Goals vs. Objectives in Business: A Guide for Managers

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Businesses constantly monitor their performance against previous years, competitors and industry averages. In order to judge your company’s progress in detail, it is necessary to have some idea of what you are trying to achieve and how you will measure your progress. Goals and objectives are the tools you use to plan your company’s purpose and direction.

 

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Definitions of Goals vs Objectives

While some people use the terms interchangeably, goals and objectives do have distinct meanings when it comes to both short- and long-term planning.
 

    • Goals: A goal is an ultimate result that a business hopes to achieve over a period of time. Goals generally do not reference the activities that people need to complete in order to get the planned result. instead, they focus on the direction the company is moving. Goals describe the long-term destination of the wider business activity and are linked to the company’s vision and purpose.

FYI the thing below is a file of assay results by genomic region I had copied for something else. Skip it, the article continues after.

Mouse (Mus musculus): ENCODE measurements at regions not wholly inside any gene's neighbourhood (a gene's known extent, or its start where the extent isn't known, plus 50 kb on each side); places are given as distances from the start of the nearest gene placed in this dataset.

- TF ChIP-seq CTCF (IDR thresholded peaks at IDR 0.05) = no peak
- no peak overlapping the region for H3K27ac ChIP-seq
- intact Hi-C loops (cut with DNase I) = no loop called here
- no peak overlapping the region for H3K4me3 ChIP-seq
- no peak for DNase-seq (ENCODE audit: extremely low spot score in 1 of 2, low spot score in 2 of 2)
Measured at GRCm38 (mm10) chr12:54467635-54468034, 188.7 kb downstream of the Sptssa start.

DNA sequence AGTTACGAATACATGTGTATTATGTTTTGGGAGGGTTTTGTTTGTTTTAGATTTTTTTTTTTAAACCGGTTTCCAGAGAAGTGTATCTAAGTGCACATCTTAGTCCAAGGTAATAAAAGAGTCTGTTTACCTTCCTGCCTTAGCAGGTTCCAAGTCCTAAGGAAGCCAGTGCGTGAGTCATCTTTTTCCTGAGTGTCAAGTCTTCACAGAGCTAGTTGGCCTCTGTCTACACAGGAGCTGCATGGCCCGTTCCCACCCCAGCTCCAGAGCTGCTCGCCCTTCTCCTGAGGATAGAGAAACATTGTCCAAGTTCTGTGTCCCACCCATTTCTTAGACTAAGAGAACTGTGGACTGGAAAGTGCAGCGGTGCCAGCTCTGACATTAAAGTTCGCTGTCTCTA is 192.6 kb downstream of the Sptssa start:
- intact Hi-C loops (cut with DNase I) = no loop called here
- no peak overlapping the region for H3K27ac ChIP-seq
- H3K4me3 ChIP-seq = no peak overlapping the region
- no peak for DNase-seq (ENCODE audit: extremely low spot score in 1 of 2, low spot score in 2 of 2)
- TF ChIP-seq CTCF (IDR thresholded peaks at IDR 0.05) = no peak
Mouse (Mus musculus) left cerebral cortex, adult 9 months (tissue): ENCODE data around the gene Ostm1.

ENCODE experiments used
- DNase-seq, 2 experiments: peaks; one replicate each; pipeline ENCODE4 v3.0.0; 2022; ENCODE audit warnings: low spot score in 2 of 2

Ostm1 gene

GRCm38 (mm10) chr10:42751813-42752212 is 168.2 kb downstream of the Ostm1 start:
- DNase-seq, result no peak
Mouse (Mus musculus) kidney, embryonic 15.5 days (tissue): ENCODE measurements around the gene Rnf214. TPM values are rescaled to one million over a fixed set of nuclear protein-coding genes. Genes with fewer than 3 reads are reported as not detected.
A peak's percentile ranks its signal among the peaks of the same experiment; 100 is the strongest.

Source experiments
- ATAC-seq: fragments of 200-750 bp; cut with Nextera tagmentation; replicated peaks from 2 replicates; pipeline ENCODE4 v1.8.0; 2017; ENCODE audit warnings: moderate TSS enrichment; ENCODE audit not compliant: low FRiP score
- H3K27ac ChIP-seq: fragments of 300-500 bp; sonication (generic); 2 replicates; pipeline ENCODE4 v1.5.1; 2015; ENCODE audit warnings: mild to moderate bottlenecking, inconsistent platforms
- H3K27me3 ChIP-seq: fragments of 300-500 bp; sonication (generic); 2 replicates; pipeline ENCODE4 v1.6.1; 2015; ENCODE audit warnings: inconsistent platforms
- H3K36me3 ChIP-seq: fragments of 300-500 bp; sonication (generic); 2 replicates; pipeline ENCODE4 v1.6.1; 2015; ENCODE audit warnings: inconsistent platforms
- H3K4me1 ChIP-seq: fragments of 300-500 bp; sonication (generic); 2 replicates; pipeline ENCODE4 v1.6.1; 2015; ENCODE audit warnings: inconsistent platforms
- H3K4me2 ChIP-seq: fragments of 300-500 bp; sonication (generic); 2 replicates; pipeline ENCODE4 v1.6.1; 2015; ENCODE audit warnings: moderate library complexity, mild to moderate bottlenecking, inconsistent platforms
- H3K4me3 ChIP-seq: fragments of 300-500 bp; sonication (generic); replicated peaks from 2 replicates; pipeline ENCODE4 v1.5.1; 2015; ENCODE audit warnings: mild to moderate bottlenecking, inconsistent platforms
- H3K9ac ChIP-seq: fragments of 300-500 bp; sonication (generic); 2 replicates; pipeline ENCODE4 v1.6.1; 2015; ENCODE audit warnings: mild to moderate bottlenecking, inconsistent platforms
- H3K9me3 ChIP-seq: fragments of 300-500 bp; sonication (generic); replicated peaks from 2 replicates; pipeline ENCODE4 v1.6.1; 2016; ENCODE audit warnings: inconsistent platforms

• Objectives: Objectives describe the actions that each employee, team and department undertake to achieve their goals. Each division of a business has objectives that contribute to the organization’s progress toward its goals. Objectives are the incremental targets and often follow the S.M.A.R.T criteria for measuring their effectiveness being specific, measurable, attainable, realistic and time-bound.

 

Best Practices for Goal Setting

Here are a few ways to ensure you are giving yourself the best chance of meeting your own expectations:
 

    • Make goals clear to everyone involved in achieving them. Writing goals down can help to clarify them, especially in the case of collaborative efforts, so you can simplify what want to do.

 

    • Decide which department or team will be responsible for achieving the goal. After you decide which team will complete each goal, assign the task to that team.

 

    • Include numerical targets. Goals related to increasing market share or attracting more customers need a value attached to them to be meaningful. Using percentage increases or totals for targets helps quantify the desired results.

 

    • Define the timeframe. A goal with a deadline is much easier to track, so plan a realistic timeframe to aid the process of setting interim objectives.

 

    • Set review points. Once a goal has its scope and deadline set, regularly checking on progress makes it easier to assess the effectiveness of the planned steps to achieve it. If progress is slow, you can plan a more aggressive strategy, keeping in mind the achievements to date.

 

    • Provide adequate resources. It is a crucial part of the planning process to ensure that those responsible for getting results actually have the tools to do so. Allocating time, dedicating additional budget and resources and ensuring that there is sufficient support in place increases the chances of achieving the goals.